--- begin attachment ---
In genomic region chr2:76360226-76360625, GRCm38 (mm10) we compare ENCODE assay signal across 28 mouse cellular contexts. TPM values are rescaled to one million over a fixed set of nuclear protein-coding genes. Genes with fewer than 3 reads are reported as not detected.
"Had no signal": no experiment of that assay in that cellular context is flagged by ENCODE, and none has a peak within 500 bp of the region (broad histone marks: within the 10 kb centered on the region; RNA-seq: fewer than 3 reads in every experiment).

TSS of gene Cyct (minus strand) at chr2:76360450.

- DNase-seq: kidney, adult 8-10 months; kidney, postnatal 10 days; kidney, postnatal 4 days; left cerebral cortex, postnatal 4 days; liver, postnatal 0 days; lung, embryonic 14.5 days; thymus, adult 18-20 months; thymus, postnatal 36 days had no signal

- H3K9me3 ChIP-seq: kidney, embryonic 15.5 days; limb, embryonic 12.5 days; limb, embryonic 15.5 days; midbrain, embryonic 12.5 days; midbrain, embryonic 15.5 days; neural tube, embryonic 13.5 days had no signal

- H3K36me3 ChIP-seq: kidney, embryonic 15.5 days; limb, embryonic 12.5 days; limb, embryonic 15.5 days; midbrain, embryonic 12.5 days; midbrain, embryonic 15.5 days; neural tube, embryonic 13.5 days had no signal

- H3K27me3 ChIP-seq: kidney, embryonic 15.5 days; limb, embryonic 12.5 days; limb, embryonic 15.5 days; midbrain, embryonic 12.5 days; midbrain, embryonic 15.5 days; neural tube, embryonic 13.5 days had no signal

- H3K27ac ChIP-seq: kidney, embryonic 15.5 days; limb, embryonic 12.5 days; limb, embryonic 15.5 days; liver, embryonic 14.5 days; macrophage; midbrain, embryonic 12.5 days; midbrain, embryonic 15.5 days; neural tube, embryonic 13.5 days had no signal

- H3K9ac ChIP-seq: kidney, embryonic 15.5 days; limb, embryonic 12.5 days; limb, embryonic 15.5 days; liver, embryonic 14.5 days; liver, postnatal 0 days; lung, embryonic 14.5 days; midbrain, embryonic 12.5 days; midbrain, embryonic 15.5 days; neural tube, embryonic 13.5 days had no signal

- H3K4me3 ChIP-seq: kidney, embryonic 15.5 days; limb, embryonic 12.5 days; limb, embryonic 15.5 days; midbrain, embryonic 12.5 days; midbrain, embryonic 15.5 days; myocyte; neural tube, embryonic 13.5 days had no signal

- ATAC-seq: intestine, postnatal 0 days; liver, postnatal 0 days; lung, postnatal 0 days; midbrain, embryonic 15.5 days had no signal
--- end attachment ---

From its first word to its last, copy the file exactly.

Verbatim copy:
In genomic region chr2:76360226-76360625, GRCm38 (mm10) we compare ENCODE assay signal across 28 mouse cellular contexts. TPM values are rescaled to one million over a fixed set of nuclear protein-coding genes. Genes with fewer than 3 reads are reported as not detected.
"Had no signal": no experiment of that assay in that cellular context is flagged by ENCODE, and none has a peak within 500 bp of the region (broad histone marks: within the 10 kb centered on the region; RNA-seq: fewer than 3 reads in every experiment).

TSS of gene Cyct (minus strand) at chr2:76360450.

- DNase-seq: kidney, adult 8-10 months; kidney, postnatal 10 days; kidney, postnatal 4 days; left cerebral cortex, postnatal 4 days; liver, postnatal 0 days; lung, embryonic 14.5 days; thymus, adult 18-20 months; thymus, postnatal 36 days had no signal

- H3K9me3 ChIP-seq: kidney, embryonic 15.5 days; limb, embryonic 12.5 days; limb, embryonic 15.5 days; midbrain, embryonic 12.5 days; midbrain, embryonic 15.5 days; neural tube, embryonic 13.5 days had no signal

- H3K36me3 ChIP-seq: kidney, embryonic 15.5 days; limb, embryonic 12.5 days; limb, embryonic 15.5 days; midbrain, embryonic 12.5 days; midbrain, embryonic 15.5 days; neural tube, embryonic 13.5 days had no signal

- H3K27me3 ChIP-seq: kidney, embryonic 15.5 days; limb, embryonic 12.5 days; limb, embryonic 15.5 days; midbrain, embryonic 12.5 days; midbrain, embryonic 15.5 days; neural tube, embryonic 13.5 days had no signal

- H3K27ac ChIP-seq: kidney, embryonic 15.5 days; limb, embryonic 12.5 days; limb, embryonic 15.5 days; liver, embryonic 14.5 days; macrophage; midbrain, embryonic 12.5 days; midbrain, embryonic 15.5 days; neural tube, embryonic 13.5 days had no signal

- H3K9ac ChIP-seq: kidney, embryonic 15.5 days; limb, embryonic 12.5 days; limb, embryonic 15.5 days; liver, embryonic 14.5 days; liver, postnatal 0 days; lung, embryonic 14.5 days; midbrain, embryonic 12.5 days; midbrain, embryonic 15.5 days; neural tube, embryonic 13.5 days had no signal

- H3K4me3 ChIP-seq: kidney, embryonic 15.5 days; limb, embryonic 12.5 days; limb, embryonic 15.5 days; midbrain, embryonic 12.5 days; midbrain, embryonic 15.5 days; myocyte; neural tube, embryonic 13.5 days had no signal

- ATAC-seq: intestine, postnatal 0 days; liver, postnatal 0 days; lung, postnatal 0 days; midbrain, embryonic 15.5 days had no signal